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Las Vegas tragedy

03 Oct 2017
@ 01:13 pm (GMT)

Nathan Foster

Very sad news from Vegas today, 58 dead, over 500 injured.

I am not going to say that my heart goes out to these people as such statements always comes across as pathetically patronizing. Whether you are a gun owner or not, this situation simply sucks.

The question we always end up asking ourselves is, how do folk end up in a situation where they feel that this is the best course of action for themselves. This is a very difficult question to answer.

I will not pretend to have the answer to this but there a few things I want to say.

Some interesting facts:

When a mother makes smiley faces and cooing noises to her baby, it stimulates the prefrontal cortex. Eye contact is one of the most important aspects of this fundamental brain building process. As she (and dad) continues to do this, it creates a sense of interconnection in the toddler. By simply smiling, saying I love you and with true eye contact, structures are built in the brain that will eventually allow the child to develop into a well functioning individual. Furthermore, the grown adult may show great courage / risk taking as this sense of interconnection extends beyond physical barriers (the concept of life after death is irrelevant, the person simply trusts).

In contrast to this, a baby that is raised by a very busy / stressed / depressed mother who means well, but does not perform these natural brain building steps with baby, will create an adult that lacks a sense of belonging / community / interconnection. The result of this can be the same as a mother actually physically abusing the child. How many millions of children do you think have been raised in this manner. Perhaps you were one of these children, whether ignored or abused by a parent.

Without this mirror neuron development, the brain develops its own survival strategies. In some instances, the personality will withdraw, in other cases, the person 'acts out'. Or, the person may swing from one to the other. Some of these grown adults will seek self development (which may take a lifetime). Others simply stick to their survival strategies.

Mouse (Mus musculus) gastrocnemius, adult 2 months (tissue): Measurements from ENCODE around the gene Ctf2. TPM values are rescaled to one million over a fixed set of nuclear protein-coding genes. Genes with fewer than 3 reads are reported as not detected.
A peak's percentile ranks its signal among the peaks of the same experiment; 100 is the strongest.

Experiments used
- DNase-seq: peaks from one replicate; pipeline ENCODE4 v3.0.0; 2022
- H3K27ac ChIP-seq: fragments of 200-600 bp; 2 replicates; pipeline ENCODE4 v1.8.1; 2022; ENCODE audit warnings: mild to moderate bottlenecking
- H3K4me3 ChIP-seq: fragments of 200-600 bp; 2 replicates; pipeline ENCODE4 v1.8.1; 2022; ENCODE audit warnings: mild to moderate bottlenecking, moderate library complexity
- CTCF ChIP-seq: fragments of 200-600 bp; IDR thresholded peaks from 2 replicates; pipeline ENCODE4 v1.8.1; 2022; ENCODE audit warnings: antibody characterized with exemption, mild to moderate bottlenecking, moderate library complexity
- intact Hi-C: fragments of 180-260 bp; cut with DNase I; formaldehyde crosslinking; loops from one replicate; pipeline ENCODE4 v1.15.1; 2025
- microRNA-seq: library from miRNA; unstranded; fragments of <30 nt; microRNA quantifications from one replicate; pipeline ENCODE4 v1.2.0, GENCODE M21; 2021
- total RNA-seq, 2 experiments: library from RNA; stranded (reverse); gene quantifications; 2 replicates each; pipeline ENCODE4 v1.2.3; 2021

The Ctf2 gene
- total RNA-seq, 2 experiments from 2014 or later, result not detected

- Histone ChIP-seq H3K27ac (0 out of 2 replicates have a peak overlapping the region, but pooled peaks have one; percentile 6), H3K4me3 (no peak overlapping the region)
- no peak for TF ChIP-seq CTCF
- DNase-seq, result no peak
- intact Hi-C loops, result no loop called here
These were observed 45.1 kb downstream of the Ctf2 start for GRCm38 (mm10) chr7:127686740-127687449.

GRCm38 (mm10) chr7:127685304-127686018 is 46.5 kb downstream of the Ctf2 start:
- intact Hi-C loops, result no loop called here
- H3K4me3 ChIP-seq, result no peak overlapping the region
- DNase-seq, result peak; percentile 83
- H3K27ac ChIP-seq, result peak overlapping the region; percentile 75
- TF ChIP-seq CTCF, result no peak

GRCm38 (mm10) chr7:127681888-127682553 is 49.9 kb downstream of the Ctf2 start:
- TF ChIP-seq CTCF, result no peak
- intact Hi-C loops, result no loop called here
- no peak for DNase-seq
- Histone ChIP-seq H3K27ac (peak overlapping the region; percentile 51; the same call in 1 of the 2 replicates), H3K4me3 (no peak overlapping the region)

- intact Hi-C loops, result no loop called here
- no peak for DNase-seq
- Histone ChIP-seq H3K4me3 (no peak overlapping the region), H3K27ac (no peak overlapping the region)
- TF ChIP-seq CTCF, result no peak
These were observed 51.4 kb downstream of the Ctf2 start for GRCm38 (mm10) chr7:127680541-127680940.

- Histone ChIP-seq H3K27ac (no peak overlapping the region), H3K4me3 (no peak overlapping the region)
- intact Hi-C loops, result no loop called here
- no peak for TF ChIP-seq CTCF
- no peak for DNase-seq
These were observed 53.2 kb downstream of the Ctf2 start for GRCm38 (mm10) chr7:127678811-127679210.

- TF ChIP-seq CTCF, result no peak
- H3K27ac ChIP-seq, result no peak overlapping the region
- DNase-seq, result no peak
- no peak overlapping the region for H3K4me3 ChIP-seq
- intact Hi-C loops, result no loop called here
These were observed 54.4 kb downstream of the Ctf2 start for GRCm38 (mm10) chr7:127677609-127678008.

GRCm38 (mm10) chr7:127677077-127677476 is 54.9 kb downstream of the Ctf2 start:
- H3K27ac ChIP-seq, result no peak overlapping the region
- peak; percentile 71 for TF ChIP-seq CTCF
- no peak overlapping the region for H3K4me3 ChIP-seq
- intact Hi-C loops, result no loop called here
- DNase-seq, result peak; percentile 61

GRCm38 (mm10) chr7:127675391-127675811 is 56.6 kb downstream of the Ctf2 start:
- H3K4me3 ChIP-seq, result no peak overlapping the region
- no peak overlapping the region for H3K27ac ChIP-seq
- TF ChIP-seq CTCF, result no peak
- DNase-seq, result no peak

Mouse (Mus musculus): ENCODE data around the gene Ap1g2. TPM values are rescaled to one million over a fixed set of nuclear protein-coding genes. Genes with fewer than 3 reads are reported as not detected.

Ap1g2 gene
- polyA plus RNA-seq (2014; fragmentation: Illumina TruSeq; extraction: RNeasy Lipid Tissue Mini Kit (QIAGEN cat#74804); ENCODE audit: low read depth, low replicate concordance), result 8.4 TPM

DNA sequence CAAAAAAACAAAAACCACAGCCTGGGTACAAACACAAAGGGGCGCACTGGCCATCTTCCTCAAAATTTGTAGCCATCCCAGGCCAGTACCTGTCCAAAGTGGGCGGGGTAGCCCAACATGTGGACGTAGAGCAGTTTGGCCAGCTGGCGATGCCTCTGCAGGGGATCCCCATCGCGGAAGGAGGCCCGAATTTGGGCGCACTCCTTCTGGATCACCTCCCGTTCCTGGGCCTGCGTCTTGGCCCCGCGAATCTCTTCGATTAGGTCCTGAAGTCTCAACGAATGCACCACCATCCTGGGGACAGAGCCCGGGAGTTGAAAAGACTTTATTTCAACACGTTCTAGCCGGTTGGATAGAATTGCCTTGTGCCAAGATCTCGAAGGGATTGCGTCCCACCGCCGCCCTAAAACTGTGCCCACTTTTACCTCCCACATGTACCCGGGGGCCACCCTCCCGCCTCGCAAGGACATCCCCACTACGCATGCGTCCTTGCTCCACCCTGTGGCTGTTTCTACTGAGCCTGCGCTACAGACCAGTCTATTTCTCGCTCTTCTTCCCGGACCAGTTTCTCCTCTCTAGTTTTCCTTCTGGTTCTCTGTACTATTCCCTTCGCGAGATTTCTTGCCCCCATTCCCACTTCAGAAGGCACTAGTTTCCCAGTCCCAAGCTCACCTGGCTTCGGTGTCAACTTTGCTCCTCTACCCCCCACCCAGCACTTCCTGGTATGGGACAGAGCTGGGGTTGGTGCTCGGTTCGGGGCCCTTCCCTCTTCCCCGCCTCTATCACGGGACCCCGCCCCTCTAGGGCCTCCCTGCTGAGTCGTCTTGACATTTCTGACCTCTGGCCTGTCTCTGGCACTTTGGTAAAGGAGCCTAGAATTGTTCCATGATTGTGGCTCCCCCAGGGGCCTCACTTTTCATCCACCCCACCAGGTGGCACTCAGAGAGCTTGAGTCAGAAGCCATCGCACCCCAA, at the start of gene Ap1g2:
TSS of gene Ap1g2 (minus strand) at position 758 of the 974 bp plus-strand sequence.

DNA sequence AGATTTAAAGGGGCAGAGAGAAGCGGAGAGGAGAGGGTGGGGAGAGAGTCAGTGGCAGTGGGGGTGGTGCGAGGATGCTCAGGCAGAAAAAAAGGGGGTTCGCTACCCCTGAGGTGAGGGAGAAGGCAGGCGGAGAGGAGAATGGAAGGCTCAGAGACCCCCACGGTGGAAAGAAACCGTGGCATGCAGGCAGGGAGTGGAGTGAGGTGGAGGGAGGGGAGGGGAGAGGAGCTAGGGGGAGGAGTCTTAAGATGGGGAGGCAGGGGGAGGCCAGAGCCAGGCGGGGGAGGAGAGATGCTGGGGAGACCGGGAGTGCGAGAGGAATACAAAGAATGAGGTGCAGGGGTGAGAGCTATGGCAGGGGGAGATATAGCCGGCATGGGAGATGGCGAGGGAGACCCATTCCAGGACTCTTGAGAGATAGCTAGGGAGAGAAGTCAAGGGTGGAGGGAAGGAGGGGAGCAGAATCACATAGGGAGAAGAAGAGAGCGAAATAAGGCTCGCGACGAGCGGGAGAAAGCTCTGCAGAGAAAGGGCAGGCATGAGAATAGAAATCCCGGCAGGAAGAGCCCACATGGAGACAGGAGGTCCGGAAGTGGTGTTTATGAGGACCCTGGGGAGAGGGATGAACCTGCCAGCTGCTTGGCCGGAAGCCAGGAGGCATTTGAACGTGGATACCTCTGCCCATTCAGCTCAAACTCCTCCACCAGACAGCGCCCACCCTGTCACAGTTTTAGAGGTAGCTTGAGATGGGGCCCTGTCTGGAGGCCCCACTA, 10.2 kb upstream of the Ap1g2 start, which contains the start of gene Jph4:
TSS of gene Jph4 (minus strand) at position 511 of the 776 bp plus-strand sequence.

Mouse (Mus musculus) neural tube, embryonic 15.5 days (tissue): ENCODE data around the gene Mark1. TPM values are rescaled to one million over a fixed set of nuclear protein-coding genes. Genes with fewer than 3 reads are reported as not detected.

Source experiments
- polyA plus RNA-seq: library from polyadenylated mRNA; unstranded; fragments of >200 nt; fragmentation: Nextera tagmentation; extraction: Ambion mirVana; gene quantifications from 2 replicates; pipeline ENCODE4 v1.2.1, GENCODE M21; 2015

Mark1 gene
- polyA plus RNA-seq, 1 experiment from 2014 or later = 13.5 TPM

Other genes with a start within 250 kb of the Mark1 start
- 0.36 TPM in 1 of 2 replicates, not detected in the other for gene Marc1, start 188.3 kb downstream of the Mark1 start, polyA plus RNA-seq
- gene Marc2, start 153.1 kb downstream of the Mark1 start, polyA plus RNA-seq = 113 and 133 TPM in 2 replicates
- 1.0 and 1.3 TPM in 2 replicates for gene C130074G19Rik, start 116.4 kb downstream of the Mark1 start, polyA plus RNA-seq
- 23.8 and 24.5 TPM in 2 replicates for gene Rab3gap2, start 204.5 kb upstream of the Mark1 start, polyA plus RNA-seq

As suggested, these are now known and measurable facts.

My point is that to build a strong person or a 'good community member', the foundation for this is love. And by love, I mean direct in your face, eye to eye love. We are fooled by the media into thinking that brave men come about as a result of harsh upbringings. The evidence proves the contrary, love makes us strong, it makes us brave, it makes us resilient. This research into the brain shows that we must first learn that we are lovable and to love ourselves. And by lovable, I do not mean lovable based on what we have achieved. The message passed on to the healthy child is that they are lovable simply because they exist. Then between the ages of 2 and 5 they will be taught boundaries- the clear meaning of the word no, without any negative emotional attachments.

It is only after we have filled this cup of self love that we can share our strengths with others.

If we do not at least attempt to deal with our fears on a daily basis and foster self love, then we run the risk of becoming reactionary, of wanting to control, of forming hate (anti) groups, inflicting pain and so on. If we do not foster compassion for ourselves, we may have little of value to share with others.

If we try to fix problems by applying more control, we may simply add to the problem by coming from a place of fear. Remove the guns and you get the bomb (Oklahoma - 168 dead). And so it goes around, the sickness remains the same no matter the form.

In my game, I have to muster a lot of confidence. I make statements online and through my books which opens me up to the public, this very post is a case in point. Most folk appreciate what I do but there are always the occasional hecklers filled with hatred. Isn't it odd how you can have a bunch of people pass on kind comments but then one mean spirited person can launch an attack and that this one comment can really bum us out for several days. Yesterday, I was attacked over a spelling mistake- yes, crime of the century. This sort of thing used to completely devastate me because I put so much effort into being 'good', of being worthy. But instead, it simply highlighted the fact that I needed to be kinder to me, I needed to learn to like me just for existing, without justification. These days, I find it much easier to deal with such comments. And yes, I make many mistakes and will keep making many more mistakes. I fumble over my words but still I treat myself as being worthy and of having something to contribute to the whole.

Quite often, our concept of love and compassion is simply culturally dogmatic bullshit. We are told to love others but at the exclusion of ourselves.